Keywords: citation impact, collaborations, distance, country effects
    Date: 2013–11
  13. By: Silvio Sticher
    Abstract: In a two-firm model where each firm sells a high-quality and a low-quality version of a product, customers differ with respect to their brand preferences and their attitudes towards quality. We show that the standard result of quality-independent markups crucially depends on the assumption that the customers' valuation of quality is identical across firms. Once we relax this assumption, competition across qualities leads to second-degree price discrimination. We find that markups on low-quality products are higher if consuming a low-quality product involves a firm-specific disutility. Likewise, markups on high-quality products are higher if consuming a high-quality product creates a firm-specific surplus.
    Keywords: price differentiation; vertical competition
    JEL: D43 L13 L15
    Date: 2013–12
  14. By: Asongu Simplice (Yaoundé/Cameroun)
    Abstract: Purpose – In a meta-study, we have bridged the gap between the pros and cons of a questionable finance-growth nexus. Design/methodology/approach – Over 20 fundamental characteristics that have influenced the debate over the last decades have been examined. The empirical evidence is based on 196 outcomes from 20 studies. We assess the degree of heterogeneity and identify causes of the observed differentiation. Findings – Our findings also show evidence of publication bias. Overall, a genuine effect exists between financial development and economic growth. A finance-growth nexus might not be appealing in our era because of: endogeneity-based estimations, publication bias and, effects of financial activity. A historical justification has also been discussed. Practical implications – Encouraging the publication of results with findings that are not consistent with the mainstream positive finance-growth nexus should provide new scholarly insights into the relationship. Depending on the specific context of sampled countries, the role of policy has also been to encourage financial development through measures that may expose countries to negative external shocks like financial crises. Policy makers that have been viewing the challenges of development exclusively from this point of view for the rewards of growth may not be getting the financial dynamics correctly. Originality/value – Very few meta-analysis studies have focused on the finance-growth nexus.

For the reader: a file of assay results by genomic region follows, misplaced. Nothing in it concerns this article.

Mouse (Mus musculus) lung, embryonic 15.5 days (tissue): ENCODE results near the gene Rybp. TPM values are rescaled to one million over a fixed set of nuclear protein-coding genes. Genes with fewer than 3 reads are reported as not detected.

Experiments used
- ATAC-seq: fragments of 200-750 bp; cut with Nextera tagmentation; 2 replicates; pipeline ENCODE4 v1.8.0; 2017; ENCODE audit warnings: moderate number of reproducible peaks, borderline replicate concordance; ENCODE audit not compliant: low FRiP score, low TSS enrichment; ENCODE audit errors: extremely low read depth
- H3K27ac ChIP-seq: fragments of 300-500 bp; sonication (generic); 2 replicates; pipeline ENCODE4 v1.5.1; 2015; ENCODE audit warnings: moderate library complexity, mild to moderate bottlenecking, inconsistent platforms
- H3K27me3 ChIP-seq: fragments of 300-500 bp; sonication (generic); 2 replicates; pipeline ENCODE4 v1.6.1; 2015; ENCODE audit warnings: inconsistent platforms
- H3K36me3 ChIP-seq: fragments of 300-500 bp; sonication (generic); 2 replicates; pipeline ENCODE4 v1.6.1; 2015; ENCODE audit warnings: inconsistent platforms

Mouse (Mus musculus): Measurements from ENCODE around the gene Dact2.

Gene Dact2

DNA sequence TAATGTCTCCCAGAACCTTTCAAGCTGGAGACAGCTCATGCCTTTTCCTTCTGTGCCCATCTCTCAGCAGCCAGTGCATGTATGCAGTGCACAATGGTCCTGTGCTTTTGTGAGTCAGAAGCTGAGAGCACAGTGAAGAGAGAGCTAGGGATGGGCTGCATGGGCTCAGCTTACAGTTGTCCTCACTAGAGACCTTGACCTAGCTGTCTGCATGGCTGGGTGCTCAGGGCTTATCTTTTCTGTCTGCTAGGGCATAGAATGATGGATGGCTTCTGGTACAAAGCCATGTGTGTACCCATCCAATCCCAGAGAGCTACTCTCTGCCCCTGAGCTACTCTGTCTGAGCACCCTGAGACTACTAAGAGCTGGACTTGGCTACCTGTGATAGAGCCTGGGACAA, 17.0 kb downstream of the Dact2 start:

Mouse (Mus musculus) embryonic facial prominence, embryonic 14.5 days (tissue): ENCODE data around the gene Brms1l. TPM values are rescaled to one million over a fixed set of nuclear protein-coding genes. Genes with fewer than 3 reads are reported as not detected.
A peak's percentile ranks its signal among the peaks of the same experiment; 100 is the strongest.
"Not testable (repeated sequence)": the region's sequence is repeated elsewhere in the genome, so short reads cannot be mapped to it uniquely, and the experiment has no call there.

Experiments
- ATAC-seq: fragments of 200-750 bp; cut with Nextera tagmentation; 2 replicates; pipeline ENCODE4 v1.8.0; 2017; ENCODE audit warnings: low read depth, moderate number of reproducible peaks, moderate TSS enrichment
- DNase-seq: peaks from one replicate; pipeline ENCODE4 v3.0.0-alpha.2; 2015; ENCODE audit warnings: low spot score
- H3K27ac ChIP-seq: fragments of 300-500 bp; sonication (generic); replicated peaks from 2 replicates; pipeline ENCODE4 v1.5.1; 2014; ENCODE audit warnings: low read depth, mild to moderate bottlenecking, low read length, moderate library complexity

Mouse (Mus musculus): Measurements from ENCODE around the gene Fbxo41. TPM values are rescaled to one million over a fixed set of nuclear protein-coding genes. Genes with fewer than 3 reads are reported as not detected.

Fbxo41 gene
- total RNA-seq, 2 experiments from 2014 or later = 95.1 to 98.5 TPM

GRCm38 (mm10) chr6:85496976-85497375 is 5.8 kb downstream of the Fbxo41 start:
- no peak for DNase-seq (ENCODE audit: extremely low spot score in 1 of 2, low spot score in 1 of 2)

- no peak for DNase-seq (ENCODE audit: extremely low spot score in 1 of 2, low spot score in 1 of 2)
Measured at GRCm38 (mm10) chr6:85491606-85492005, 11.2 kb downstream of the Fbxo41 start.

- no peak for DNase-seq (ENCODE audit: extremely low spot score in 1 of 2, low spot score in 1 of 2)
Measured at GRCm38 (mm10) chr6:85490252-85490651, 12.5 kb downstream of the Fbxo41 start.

Keywords: Meta analysis; Finance; Economic growth; Publication bias
    JEL: C1 C4 E0 O0
    Date: 2013–09
  15. By: Quaas, Martin F.; Stoeven, Max T.
    Abstract: Renewable resources provide society with resource rent and surpluses for resource users (the processing industry, consumers) and owners of production factors (capital and labor employed in resource harvesting). We show that resource users and factor owners may favor inefficiently high harvest rates up to open-access levels. This may explain why public resource management is often very inefficient. We further show that privatizing inefficiently managed resources would cause losses for resource users and factor owners, unless (a) the stock is severely depleted and (b) the discount rate is low. We quantify our results for the Northeast Arctic Cod fishery --
    Keywords: resource rent,consumer surplus,worker surplus,distribution,political economy
    JEL: Q28 D33 D72 Q57
    Date: 2013
  16. By: Haggblade, Steven; Boughton, Duncan
    Abstract: Despite its enormous potential, Myanmar’s agriculture has underperformed over the past fifty years. Today, per capita earnings in agriculture average roughly $200 a year, one-half to one-third of the levels achieved by its regional peers. Given that two-thirds of the population works primarily in agriculture, low farm productivity translates into high rates of poverty and food insecurity. Currently, about one quarter of the population falls below the national poverty line. As a result, in spite of national rice self-sufficiency, food security for many households and individuals remains elusive. Poor households spend over 70% of their income on food. In addition, fully one-third of rural households borrow at some point during the year in order to purchase food. Even after shouldering this heavy financial burden, up to one-half of rural households report having to navigate two months each year without adequate food supplies, leaving one-third of the country’s children stunted.
    Keywords: Agricultural and Food Policy,
    Date: 2013–07